Schools propose $157M budget

Published 10:02 pm Thursday, February 11, 2016

The School Board on Thursday viewed a budget that provides 25 new positions and raises for some personnel but relies on $5.3 million in additional funding from the state and city to get it done.

“We’re expecting a little bit more revenue than we’ve had in most recent years,” Dr. Deran Whitney, Suffolk Public Schools superintendent, told members of the School Board at their monthly meeting. The total budget is about $157.5 million, a 4-percent increase from last year.

Most of the proposed increase — $4.3 million — is proposed in Gov. Terry McAuliffe’s state budget, Whitney said. The proposed school budget also requests an additional $1 million from the city, for total local funding of $54.57 million.


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School Board members were pleased to see the proposal, but Vice Chairman Enoch C. Copeland reminded his fellow members that it’s just that at this point — a proposal.

“It’s not a done deal yet,” he said of the governor’s budget, which has not yet been approved by the General Assembly. “Don’t forget that.”

Whitney proposes increasing some staff salaries using the extra money, if it does come. Teachers will receive a step increase. All full-time support employees will receive a step raise. Most permanent part-time employees will receive a 1.5-percent increase.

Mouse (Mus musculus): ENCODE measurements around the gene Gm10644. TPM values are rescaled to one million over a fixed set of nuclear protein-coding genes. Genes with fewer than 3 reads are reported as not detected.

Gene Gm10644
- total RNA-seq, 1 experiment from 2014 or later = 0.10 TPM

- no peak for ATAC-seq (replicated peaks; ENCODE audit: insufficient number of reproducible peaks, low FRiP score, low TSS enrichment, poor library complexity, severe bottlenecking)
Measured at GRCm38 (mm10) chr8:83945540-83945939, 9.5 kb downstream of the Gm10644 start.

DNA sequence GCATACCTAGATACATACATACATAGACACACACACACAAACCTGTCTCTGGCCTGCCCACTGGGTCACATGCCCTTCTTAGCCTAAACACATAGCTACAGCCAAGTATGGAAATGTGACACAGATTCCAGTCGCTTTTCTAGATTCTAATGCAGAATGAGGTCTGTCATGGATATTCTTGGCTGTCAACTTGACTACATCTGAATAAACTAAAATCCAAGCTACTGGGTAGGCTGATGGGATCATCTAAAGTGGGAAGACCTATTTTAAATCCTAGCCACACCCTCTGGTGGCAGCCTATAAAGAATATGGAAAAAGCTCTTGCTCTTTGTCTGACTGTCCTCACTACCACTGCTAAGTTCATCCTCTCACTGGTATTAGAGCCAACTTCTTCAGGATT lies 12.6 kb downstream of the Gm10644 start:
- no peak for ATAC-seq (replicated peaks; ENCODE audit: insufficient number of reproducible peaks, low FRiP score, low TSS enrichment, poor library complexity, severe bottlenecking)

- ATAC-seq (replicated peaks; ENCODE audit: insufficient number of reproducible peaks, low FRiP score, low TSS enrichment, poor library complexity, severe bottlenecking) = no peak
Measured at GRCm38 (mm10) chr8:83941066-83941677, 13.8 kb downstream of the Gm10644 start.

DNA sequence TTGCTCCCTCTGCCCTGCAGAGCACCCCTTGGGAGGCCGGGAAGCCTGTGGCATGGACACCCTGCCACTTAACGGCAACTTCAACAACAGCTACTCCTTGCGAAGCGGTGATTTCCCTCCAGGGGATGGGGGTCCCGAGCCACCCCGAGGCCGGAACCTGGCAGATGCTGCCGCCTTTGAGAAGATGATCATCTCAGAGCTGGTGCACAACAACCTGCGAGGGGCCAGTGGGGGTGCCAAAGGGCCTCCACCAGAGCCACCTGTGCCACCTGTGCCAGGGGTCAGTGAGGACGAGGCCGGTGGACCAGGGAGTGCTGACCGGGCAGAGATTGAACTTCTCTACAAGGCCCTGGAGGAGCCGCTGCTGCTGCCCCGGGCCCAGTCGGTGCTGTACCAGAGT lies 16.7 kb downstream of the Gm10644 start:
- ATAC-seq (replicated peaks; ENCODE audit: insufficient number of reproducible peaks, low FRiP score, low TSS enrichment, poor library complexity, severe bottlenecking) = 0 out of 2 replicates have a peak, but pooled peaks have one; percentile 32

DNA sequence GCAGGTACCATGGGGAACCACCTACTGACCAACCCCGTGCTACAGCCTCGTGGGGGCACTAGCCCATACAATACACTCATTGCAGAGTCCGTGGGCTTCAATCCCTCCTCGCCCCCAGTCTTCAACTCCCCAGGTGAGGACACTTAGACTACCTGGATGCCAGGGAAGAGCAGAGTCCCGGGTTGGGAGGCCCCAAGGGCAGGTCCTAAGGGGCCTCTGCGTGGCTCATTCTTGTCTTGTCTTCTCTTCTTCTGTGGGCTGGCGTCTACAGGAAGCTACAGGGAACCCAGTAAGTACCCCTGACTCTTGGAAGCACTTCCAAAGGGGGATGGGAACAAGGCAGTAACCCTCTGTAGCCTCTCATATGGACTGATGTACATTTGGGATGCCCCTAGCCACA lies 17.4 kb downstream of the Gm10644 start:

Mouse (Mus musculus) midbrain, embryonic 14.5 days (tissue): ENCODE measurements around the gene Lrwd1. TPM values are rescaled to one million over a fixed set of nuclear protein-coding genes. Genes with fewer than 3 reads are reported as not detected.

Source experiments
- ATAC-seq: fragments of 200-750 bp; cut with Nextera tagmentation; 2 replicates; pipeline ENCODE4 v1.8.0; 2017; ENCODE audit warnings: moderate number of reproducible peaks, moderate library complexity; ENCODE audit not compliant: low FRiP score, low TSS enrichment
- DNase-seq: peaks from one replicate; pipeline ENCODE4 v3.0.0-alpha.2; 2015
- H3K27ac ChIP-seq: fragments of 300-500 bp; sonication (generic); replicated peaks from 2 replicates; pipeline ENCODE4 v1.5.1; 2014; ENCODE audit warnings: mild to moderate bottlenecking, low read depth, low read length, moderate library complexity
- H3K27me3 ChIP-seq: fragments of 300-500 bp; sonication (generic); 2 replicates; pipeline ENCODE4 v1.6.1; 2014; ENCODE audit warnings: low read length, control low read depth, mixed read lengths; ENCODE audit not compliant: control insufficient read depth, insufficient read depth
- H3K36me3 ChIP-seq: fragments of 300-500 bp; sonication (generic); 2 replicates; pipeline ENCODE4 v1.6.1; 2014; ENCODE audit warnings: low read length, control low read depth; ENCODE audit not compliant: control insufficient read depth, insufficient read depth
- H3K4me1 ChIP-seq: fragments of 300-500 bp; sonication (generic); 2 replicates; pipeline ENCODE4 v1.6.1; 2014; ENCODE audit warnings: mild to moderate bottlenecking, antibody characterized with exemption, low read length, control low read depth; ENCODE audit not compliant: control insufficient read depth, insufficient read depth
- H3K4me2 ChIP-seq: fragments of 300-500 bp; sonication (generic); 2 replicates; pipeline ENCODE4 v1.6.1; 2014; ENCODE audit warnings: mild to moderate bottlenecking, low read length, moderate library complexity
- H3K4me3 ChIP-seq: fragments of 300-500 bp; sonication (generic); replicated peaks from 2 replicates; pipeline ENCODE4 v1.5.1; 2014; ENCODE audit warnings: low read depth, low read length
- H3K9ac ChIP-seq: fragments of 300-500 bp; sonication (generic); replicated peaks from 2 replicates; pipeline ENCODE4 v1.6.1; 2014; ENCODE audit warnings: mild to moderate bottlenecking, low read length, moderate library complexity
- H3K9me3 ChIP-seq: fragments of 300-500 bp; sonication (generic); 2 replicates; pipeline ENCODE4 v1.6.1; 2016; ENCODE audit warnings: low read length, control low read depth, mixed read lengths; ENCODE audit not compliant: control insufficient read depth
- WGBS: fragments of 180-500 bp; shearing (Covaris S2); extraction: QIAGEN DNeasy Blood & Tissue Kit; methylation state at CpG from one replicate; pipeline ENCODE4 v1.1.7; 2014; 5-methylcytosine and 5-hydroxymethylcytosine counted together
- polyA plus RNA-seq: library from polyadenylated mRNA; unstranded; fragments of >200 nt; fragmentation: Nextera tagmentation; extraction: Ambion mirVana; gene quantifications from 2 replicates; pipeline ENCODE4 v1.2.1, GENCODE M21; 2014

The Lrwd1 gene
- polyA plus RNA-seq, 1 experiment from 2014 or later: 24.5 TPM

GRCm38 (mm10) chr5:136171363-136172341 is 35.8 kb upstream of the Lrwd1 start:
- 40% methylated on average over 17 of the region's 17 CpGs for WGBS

“Our part-time employees haven’t had an increase in several years,” Whitney told School Board members.

In addition, many support staff — such as secretaries, custodians, textbook clerks and the like — will see an increase in line with the recommendations from a compensation study completed last year. Administrators also will see the raises recommended in the study.

The 25 additional positions proposed by Whitney include full-time graduation coaches, literacy teachers at the middle school level, an English specialist, alternative education special education teachers, compliance specialist special education and more.

“We’re committed to making sure teachers get the raise they deserve from the state and from the city as well,” Chairman Michael Debranski said.

“It’s going to be great for education,” board member Lorraine Skeeter said.

Several board members encouraged teachers, parents and students to call their legislators and request the funding increase from the state be kept intact.

After spending a day earlier this week meeting with legislators in Richmond, Debranski suggested the funding cuts school systems have endured in recent years may have had a detrimental effect on legislators’ perception of schools’ abilities.

“Virginia schools have done so well with so little that they think they can continue that, and it’s not the case,” he said.

Several board members also praised the joint meeting held with City Council last week.

“We are looking forward to continuing to work with them,” Copeland said. “I’m hoping they’re going to be an education council.”

A public hearing on the Suffolk Public Schools budget will be held at the March 10 meeting.